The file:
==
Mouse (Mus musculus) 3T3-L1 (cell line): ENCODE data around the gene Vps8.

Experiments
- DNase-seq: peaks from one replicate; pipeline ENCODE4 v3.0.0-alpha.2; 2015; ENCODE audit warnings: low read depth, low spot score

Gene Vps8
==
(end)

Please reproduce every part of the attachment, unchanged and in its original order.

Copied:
Mouse (Mus musculus) 3T3-L1 (cell line): ENCODE data around the gene Vps8.

Experiments
- DNase-seq: peaks from one replicate; pipeline ENCODE4 v3.0.0-alpha.2; 2015; ENCODE audit warnings: low read depth, low spot score

Gene Vps8